How Does Your Cheese Melt?

We love the ooey-gooey – that melty delight that is fondue, grilled cheese, and everything in-between. But in your own cheesy experimentation you’ve probably noticed how some cheeses just aren’t as up to turning melty as others. It doesn’t mean we love them any less (I mean, who doesn’t love that crispy crust of Parmesan on a Chicken Parm?) but we know they’re just different. Have you ever wondered why? Don’t worry, we’re here to break it down for you, Cheesers.

First things first, it’s all about the fat! The fat and water ration in cheese determines how it is going to melt. So something that is higher in moisture is usually going to be a better melter than a drier alternative. That’s because the protein structure (which is what keeps the water and fat separated) is looser in high moisture cheeses, and very rigid in dry ones. 

So when heat is applied to most cheeses, the fat globules change from solid to liquid, which is when it starts getting that ooey gooey consistency. The protein structure loosens its grip under the heat, and the cheese begins to flow like a thick liquid rather than a solid – think of dripping, delightful fondue, and you’ll have the right idea in your head!

This is why age isn’t just a number when it comes to melting cheese – the age actually means a lot! Freshly made cheeses don’t have that maturity level yet, with their proteins tightly wound up. As they gain a little bit more time, the proteins loosen up, and create a more open matrix (think of it as a net that holds all the water and fat). That matrix is flexible, which is why they melt smoothly and don’t break. But if it ages too much, those proteins tighten up into tough clumps – that’s where that crispy cheese comes in.

So the best melters are a combo of age and moisture – Emmentaler, Gruyere, Comte, they are all well aged, with a flexible protein net. Their high moisture helps separate the proteins without breaking them completely, which allows them to flow into stringy, ooey-gooey meltiness. It totally makes your mouth water just thinking about it, right? Science is so much funner when it’s delicious.

You can hit up some of our favorite melters and get started on your own grilled cheese, fondue, and other cheesy experiments! 

The Science World Reports Great News for Cheese Fans

Hey Cheesers! We’re happy to report great news for anyone prepping for some serious cheese snacking this holiday season. Recent studies out of Denmark show that cheese – from the creamy full-fat Brie to crumbly aged cheddars – are just as healthy for you as their low-fat versions.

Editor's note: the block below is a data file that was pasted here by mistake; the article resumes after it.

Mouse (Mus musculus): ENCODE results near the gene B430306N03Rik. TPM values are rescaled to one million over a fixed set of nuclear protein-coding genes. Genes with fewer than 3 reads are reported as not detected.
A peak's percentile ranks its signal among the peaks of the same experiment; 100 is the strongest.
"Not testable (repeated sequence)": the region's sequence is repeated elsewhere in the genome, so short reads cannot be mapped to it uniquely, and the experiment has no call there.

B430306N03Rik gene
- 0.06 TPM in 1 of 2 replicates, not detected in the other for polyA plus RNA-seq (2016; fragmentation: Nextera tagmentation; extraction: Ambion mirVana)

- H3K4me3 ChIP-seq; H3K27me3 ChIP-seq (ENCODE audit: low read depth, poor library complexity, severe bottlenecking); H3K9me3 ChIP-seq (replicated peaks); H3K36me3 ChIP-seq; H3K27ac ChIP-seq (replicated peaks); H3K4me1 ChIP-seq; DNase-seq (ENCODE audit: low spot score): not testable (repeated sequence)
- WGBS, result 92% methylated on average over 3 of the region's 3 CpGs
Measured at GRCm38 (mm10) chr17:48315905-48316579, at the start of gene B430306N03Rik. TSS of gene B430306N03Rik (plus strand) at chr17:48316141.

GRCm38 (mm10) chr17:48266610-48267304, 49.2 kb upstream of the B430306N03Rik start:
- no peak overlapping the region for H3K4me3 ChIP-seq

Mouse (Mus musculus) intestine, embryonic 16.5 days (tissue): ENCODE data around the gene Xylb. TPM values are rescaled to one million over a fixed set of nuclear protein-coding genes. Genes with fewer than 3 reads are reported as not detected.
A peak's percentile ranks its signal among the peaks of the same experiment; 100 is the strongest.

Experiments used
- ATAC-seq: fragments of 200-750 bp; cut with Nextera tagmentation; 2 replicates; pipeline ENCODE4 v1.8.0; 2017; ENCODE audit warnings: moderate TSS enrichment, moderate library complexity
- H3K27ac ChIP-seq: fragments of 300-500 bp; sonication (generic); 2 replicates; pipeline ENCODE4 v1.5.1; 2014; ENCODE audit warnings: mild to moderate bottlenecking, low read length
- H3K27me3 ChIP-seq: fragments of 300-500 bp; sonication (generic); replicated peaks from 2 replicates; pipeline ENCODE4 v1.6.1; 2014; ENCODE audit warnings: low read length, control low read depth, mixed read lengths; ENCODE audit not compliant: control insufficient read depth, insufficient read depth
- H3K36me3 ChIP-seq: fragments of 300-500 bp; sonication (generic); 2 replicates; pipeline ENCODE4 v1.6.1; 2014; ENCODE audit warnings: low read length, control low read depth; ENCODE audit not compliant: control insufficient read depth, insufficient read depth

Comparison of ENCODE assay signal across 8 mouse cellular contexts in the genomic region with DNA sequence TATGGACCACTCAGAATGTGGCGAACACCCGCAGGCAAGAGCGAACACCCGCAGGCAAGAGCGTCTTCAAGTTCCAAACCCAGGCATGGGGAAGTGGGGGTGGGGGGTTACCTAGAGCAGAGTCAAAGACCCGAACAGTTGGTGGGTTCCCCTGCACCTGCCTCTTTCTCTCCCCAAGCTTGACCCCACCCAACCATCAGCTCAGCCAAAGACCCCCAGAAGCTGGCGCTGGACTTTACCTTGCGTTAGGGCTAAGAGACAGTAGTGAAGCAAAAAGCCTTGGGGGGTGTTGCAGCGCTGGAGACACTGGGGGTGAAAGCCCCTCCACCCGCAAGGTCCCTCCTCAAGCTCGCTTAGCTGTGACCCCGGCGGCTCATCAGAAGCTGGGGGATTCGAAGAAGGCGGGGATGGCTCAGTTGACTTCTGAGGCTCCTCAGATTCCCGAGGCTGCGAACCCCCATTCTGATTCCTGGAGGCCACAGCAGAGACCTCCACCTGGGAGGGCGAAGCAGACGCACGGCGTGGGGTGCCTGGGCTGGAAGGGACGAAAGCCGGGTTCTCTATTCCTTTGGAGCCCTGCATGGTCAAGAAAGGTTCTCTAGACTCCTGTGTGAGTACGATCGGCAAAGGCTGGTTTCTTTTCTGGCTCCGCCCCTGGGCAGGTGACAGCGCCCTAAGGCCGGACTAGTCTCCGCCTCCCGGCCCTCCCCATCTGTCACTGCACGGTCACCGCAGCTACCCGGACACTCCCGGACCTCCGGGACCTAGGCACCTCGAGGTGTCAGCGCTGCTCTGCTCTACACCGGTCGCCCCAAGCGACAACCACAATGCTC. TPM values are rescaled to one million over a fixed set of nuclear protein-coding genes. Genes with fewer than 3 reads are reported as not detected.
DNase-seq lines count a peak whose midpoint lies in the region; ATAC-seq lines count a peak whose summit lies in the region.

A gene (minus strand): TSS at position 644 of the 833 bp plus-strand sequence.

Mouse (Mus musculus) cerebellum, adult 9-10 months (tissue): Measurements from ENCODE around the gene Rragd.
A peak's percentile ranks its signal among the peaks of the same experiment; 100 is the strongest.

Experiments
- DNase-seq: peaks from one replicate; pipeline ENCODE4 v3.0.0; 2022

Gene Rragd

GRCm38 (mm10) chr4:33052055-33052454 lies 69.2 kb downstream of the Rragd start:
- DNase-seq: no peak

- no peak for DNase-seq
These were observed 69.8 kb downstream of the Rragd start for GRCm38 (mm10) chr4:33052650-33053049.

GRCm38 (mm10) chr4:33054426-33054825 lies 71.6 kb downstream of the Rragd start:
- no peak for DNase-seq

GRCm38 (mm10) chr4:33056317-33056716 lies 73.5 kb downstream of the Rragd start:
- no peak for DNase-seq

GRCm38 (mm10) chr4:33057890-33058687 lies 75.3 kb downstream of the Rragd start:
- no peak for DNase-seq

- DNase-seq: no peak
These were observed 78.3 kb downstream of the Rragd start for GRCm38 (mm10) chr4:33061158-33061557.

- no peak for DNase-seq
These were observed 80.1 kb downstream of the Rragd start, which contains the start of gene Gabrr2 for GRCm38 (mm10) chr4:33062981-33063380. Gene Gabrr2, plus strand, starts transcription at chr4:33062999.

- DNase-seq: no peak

It all comes down to the types of fats and cholesterol you find in cheese. The study split subjects into three groups, with one group eating 80 grams of regular, high-fat cheese every day for 12 weeks. The other group ate 80 grams of reduced fat cheese, and a third group somehow survived with no cheese at all – just bread and jam each day.

People who enjoyed the high fat cheese diet actually saw an increase in their levels of high density lipoprotein cholesterol – HDL cholesterol, or “good cholesterol”! This type of fat has been theorized to offer protection against heart diseases and to help jumpstart metabolism. Not only that, but compared to the people who ate the reduced fat cheese diet, the high fat cheese didn’t show any difference in the low density lipoprotein, or LDL cholesterol, which is “bad cholesterol”.

The Danish investigation is the most recent in a long line of pro-cheese studies that have come out in recent years. A British study in 2012 showed that molded and blue cheeses, such as the famous French Roquefort, can help guard against cardiovascular disease. It turns out that these blue cheeses have an anti-inflammatory factor that works with the acidic environments of the body to help prevent heart disease.

Another study from Denmark from 2013 looked at the correlation between butyric acid levels in those who ate cheese and those who did not. Those who ate cheese had much higher levels of butyric acid, which has been linked to reducing obesity and raising metabolism.

In Japan, it was found that cheese consumption prevents fat accumulation in the liver – a very important measure for cardiovascular risk. This study also found the high HDL “good cholesterol” levels raised when eating cheese was a part of the subjects’ diet.

Between the boost in HDL cholesterol and no notable effect on the “bad” LDL cholesterol, as well as the anti-inflammatory, cardiovascular, and metabolic benefits, it looks like there’s no need to skimp on delicious cheeses this holiday season in favor of their low fat variations.

Celebrate the holidays (and this great news) by checking out the wide variety of delectable cheese’s Murray’s has to offer – your body, science says, will thank you.